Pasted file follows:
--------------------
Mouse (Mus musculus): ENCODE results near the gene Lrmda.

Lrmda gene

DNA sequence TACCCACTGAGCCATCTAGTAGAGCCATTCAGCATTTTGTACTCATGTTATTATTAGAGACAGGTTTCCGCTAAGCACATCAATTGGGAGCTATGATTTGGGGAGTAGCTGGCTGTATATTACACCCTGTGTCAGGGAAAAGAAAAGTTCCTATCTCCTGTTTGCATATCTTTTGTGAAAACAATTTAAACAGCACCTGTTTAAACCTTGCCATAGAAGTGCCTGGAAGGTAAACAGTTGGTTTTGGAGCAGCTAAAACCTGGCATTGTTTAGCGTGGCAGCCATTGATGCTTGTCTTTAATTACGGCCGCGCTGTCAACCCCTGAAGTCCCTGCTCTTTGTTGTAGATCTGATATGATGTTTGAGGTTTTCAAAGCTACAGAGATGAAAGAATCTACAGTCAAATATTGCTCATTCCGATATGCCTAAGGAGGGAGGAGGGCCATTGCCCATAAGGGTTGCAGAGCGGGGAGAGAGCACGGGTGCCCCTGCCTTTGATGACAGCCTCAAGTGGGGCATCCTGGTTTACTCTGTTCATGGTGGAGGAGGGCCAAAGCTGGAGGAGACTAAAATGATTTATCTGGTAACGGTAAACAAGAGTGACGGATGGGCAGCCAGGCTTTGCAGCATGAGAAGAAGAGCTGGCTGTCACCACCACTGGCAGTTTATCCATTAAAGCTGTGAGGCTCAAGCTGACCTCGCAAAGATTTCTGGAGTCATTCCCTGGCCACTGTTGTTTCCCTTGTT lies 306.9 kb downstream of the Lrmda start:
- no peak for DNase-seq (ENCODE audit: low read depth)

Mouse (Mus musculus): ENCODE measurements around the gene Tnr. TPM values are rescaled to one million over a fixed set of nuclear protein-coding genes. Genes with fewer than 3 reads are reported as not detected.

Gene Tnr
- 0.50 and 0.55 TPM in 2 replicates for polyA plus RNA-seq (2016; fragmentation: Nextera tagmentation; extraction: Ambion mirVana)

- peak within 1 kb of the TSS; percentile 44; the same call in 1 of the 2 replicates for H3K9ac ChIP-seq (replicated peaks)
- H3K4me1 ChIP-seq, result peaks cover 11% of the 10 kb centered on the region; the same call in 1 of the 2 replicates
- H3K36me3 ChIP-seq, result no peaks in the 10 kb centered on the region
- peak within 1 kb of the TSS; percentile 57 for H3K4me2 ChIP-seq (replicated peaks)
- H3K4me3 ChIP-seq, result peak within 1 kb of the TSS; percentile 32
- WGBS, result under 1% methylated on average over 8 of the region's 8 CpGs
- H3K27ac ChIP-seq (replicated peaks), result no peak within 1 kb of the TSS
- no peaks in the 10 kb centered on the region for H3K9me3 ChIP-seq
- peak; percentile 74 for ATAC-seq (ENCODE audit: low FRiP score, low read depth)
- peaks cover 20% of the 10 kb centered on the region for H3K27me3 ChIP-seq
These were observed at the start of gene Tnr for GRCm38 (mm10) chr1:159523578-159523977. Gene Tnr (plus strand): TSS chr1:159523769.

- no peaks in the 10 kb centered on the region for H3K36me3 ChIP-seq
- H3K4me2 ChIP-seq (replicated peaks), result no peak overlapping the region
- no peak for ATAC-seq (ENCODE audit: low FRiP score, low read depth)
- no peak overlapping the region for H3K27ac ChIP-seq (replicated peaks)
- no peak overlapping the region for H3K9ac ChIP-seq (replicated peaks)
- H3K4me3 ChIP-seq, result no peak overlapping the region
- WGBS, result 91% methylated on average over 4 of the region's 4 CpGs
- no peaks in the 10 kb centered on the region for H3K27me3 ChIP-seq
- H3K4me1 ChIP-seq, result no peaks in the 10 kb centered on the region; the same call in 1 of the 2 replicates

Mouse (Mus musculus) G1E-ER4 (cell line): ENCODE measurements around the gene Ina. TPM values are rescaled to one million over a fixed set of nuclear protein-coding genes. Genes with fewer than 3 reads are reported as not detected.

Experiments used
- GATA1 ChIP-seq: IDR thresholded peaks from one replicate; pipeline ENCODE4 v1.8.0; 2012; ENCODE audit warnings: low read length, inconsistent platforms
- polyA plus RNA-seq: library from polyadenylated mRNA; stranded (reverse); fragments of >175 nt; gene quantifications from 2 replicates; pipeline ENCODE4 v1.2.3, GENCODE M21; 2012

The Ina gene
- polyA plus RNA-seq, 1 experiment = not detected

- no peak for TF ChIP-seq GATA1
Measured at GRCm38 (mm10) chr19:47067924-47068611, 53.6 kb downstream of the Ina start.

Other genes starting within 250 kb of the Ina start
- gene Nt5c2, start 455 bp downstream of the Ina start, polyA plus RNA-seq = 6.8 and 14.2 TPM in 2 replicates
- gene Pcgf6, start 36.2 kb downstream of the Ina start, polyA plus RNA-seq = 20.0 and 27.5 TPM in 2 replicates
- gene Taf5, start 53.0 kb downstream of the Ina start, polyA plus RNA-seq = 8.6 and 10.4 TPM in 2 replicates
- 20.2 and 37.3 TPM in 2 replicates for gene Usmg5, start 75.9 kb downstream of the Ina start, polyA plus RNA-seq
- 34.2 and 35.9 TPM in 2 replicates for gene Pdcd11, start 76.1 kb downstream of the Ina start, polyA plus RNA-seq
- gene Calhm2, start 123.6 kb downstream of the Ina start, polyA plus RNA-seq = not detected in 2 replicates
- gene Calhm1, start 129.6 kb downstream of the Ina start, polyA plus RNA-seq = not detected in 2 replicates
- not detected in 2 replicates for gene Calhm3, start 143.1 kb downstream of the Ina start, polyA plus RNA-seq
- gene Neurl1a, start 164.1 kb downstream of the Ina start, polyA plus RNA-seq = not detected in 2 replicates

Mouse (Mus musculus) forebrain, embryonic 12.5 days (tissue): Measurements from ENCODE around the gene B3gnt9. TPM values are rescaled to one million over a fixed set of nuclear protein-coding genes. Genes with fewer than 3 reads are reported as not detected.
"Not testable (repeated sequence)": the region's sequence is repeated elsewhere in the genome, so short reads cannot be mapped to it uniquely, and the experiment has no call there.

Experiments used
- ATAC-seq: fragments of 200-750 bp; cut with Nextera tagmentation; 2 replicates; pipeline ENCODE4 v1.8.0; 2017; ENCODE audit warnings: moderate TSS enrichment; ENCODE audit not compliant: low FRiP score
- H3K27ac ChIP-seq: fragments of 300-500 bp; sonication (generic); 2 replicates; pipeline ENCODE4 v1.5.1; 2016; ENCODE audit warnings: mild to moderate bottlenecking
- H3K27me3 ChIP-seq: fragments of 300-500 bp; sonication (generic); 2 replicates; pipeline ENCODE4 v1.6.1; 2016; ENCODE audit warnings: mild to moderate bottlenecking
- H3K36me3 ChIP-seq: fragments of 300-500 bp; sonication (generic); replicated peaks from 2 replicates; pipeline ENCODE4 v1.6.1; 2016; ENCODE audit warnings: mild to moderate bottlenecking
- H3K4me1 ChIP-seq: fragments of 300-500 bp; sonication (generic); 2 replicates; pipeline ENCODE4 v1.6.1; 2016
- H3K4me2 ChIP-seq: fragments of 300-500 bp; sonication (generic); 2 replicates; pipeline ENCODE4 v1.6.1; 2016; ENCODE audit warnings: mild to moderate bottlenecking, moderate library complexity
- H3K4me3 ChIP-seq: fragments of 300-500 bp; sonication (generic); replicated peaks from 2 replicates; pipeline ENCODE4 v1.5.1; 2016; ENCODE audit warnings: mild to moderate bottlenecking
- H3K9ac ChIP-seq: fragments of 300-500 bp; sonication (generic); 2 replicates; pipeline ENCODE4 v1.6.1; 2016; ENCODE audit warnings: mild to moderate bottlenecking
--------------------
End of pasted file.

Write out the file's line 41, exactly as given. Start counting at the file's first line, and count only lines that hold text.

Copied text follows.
- 34.2 and 35.9 TPM in 2 replicates for gene Pdcd11, start 76.1 kb downstream of the Ina start, polyA plus RNA-seq